Our sailors have already applied LCS’ incremental development model to great effect. The Freedom’s deployment paved the way for the exceptional performance of the Fort Worth in 2015. Before an engineering casualty suspended operations, the Fort Worth’s crews deftly applied the Freedom’s hard-learned lessons to more than a year of highly successful, reliable operations while deployed to the 7th Fleet. The Fort Worth’s crews conducted meaningful operations to demonstrate U.S. resolve to fly, sail, and operate wherever international law allows—all core elements of the rebalance to the Pacific. They conducted impactful patrols in the South China Sea, for example, as well as cooperative exercises and exchanges throughout the Indo-Asia-Pacific region. They have been a core participant in the Cooperation Afloat Readiness and Training (CARAT) exercise series and participated in Exercises Foal Eagle and Malabar. Demonstrating the geographic reach of these ships, they journeyed as far afield from Singapore as Japan and Korea to Thailand and India without missing an operational commitment in between exercises.
The LCS punches well above its weight in terms of capability and promises to play an important strategic role in safeguarding freedom of the seas, especially through presence in the vital littoral waters and sea lines of communication that connect the Indian and Pacific oceans. Beyond routine cooperation with Southeast Asian navies, LCSs are also working to address shared maritime security priorities with a growing number of South Asian navies. Late last year, the Fort Worth embarked naval officers from Sri Lanka and the Maldives on a transit from Changi, Singapore, through the Straits of Malacca to Phuket, Thailand. They stood watch with our crew while under way in one of the most important conduits for global maritime trade. These increasingly routine interactions fostered and strengthened important partnerships with navies that share an interest in safeguarding freedom of the seas.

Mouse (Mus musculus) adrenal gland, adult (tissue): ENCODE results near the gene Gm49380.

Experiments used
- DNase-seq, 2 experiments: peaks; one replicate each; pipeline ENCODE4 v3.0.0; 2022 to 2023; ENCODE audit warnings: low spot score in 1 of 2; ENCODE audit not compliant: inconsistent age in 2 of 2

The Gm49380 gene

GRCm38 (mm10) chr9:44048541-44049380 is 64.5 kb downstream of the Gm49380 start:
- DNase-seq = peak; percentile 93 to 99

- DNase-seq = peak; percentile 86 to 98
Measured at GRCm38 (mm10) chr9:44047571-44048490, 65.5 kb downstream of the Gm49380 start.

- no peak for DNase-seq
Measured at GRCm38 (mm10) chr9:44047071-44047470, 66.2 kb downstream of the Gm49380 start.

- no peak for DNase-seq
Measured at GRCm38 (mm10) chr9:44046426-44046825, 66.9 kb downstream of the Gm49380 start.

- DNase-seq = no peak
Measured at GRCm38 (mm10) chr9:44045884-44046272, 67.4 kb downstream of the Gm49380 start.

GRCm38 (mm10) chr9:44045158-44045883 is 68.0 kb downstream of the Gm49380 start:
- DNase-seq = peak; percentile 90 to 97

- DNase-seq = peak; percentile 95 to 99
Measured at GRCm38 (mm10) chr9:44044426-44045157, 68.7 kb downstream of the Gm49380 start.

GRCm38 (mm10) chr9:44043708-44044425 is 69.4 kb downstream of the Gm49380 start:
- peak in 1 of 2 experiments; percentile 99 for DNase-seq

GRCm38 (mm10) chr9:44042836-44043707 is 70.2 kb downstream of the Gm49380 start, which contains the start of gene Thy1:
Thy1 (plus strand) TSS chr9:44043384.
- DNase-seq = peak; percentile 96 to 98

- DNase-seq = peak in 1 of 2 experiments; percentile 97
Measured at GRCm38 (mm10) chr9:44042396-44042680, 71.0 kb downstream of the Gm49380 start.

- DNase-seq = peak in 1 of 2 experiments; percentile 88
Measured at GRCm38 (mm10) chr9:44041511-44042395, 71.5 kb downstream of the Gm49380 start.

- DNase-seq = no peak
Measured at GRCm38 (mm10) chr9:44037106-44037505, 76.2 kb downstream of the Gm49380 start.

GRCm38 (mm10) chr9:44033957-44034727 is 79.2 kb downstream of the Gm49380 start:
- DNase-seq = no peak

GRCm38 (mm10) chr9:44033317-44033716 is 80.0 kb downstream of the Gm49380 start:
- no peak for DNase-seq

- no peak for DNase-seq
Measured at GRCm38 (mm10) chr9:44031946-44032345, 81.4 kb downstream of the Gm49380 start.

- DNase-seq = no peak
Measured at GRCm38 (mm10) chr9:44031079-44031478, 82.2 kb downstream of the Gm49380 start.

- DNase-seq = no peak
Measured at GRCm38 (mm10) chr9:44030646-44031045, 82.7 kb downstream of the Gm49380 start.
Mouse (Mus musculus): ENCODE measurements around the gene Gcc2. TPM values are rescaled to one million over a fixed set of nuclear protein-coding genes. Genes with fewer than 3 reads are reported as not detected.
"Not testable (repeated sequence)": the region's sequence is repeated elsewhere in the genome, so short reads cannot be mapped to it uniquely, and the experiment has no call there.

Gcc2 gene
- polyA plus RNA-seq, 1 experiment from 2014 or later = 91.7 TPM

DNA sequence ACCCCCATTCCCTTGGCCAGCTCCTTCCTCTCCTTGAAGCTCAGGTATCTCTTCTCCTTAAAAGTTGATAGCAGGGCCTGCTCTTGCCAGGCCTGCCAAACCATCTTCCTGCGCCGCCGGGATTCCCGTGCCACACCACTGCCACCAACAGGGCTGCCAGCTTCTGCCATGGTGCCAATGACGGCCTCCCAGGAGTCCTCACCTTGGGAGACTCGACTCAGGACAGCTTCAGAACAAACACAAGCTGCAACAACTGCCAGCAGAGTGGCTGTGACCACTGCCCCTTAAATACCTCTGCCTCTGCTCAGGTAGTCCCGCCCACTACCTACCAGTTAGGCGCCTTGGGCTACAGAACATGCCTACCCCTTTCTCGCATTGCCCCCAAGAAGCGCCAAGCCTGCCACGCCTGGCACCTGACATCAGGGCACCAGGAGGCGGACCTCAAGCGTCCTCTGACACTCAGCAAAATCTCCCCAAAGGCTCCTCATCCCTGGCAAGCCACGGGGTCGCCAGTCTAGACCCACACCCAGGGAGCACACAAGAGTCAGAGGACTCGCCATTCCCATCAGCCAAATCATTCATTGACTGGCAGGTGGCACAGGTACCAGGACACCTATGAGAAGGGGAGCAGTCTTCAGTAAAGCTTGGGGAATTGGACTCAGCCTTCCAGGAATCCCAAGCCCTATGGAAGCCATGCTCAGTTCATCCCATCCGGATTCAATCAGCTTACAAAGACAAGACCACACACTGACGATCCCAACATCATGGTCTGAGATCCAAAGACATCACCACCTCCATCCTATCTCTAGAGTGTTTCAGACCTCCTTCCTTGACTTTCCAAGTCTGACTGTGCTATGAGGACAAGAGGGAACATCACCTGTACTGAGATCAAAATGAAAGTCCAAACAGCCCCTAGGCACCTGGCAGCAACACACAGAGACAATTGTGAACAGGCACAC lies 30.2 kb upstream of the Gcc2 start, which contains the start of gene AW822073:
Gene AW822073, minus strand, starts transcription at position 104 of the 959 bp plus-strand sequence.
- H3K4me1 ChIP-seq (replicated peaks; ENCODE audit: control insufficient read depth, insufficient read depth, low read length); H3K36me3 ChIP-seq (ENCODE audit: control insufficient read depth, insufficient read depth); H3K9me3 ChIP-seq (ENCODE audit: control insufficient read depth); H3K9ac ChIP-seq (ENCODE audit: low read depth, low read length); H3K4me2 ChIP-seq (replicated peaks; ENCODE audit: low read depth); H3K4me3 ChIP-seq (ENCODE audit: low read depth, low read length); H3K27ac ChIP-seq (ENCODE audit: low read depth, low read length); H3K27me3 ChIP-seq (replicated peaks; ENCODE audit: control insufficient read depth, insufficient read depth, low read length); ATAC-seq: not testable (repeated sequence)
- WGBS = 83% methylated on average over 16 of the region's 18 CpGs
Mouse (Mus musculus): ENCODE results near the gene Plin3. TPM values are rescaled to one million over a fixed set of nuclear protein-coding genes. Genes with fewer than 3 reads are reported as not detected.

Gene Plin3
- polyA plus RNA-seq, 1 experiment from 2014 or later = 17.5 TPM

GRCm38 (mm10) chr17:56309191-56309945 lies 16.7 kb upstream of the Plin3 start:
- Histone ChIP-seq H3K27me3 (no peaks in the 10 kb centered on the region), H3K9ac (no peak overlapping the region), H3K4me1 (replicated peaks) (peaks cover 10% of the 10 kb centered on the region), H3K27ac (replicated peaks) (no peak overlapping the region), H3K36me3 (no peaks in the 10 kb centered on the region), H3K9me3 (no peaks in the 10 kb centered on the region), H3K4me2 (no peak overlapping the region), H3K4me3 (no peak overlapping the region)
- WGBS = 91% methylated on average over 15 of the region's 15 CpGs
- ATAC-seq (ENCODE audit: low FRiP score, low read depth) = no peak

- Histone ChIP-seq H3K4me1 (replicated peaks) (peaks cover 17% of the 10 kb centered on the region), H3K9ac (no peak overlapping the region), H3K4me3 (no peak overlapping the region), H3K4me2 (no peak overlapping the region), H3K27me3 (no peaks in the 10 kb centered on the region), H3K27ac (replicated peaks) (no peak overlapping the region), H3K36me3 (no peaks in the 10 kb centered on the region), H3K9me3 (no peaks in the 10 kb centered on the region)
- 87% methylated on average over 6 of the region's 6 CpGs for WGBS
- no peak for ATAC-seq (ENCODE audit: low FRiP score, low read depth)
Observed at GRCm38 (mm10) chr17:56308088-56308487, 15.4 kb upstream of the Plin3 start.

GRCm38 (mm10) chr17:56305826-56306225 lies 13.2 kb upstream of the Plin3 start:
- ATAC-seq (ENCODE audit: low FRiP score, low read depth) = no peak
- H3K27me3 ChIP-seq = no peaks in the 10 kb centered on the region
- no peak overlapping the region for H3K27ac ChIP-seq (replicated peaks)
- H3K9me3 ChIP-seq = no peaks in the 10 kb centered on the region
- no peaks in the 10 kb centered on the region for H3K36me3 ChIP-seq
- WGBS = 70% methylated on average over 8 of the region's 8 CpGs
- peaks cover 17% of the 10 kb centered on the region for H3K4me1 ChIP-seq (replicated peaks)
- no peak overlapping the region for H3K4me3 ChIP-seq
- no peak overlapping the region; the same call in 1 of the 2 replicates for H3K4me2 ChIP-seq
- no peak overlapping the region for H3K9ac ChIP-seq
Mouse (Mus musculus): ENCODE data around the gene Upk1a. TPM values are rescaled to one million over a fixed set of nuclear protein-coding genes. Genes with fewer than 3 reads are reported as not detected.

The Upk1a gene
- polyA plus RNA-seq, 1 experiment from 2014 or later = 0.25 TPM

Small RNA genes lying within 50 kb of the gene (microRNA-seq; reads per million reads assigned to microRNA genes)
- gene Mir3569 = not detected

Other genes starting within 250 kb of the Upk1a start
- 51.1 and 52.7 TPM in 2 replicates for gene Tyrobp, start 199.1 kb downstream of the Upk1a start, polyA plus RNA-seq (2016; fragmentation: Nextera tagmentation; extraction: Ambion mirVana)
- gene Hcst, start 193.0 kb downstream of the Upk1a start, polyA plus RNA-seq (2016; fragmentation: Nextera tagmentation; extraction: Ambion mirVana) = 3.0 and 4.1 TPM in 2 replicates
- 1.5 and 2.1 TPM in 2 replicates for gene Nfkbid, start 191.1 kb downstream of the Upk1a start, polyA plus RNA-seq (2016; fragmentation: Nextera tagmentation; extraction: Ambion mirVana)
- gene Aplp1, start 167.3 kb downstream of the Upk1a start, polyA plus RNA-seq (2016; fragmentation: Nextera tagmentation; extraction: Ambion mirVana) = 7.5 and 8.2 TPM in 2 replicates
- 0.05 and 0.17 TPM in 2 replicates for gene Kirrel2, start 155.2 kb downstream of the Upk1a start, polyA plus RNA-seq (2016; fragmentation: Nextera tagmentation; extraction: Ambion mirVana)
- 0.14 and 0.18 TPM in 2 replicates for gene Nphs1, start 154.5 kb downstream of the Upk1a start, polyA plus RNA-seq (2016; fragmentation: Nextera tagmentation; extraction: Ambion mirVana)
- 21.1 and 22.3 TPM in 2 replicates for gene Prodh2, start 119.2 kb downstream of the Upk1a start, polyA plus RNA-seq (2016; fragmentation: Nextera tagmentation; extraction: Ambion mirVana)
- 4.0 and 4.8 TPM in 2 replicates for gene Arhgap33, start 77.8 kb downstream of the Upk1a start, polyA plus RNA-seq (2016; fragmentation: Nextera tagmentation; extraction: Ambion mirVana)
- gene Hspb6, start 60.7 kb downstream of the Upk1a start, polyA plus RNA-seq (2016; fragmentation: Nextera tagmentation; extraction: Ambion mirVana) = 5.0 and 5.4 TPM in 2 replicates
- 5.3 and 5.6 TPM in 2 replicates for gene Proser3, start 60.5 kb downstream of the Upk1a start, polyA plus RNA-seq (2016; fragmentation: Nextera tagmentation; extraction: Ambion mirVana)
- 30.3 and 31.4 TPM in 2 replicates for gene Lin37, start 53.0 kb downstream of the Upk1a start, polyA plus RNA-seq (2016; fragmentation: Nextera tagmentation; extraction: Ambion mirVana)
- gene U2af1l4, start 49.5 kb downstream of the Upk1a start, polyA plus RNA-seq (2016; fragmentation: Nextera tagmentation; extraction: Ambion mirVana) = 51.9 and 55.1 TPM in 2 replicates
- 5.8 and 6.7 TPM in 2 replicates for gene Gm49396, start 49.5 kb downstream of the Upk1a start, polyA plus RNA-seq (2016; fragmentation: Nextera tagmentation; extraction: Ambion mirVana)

Such partnerships also serve to deter conflict and coercion in the Indo-Asia-Pacific region. As a network of navies we are stronger when we operate together. The LCS facilitates the combined operations of that network at a whole new level. With the LCS we will go beyond operating with partners; we will integrate with them in our efforts to ensure continued, lawful access to the shared maritime domain. This access, however, is something high-end, high-cost, low-density platforms simply cannot always deliver in ways the LCS can. With their shallow draft, smaller size, and growing numbers, LCSs can go places in the region larger ships cannot and will interact more frequently and directly with regional navies than larger ships can. In 2015, the Fort Worth became the first LCS to access ports like Surabaya in Indonesia, Sandakan in Malaysia, DaNang in Vietnam, Palawan in the Philippines, and Chennai in India. As more LCSs deploy to the region, we can expect more ports to open—some of which have not been visited by U.S. Navy ships in decades, if at all.
LCS is already the pairing of choice for many regional allies, partners, and friends, and works well with a broad range of their forces during operations and exercises. For example, in 2013, the Freedom exercised amphibious assaults with U.S. Marines and Malaysian paratroopers close to shore and landed a Malaysian Super Lynx helicopter on its flight deck further out to sea. The ship also conducted maritime security exercises with Brunei, Indonesia, Malaysia, the Philippines, Singapore, and Thailand. In 2015, the Fort Worth expanded operations with partner nations to include joining the multinational search for Indonesia Air Asia Flight 8501 in the Java Sea. The Fort Worth also landed Indonesian and Philippine helicopters and conducted unmanned aerial vehicle (UAV) training with a Singaporean Scan Eagle UAV. The Fort Worth’s CARAT with the Bangladesh Navy was particularly noteworthy last year—it was the first exercise in three years that had ship-to-ship maneuvers, helicopter deck landings at night, and vertical replenishments at sea. This cooperation promotes a common understanding of safe and professional behavior at sea based on adherence with established international rule sets.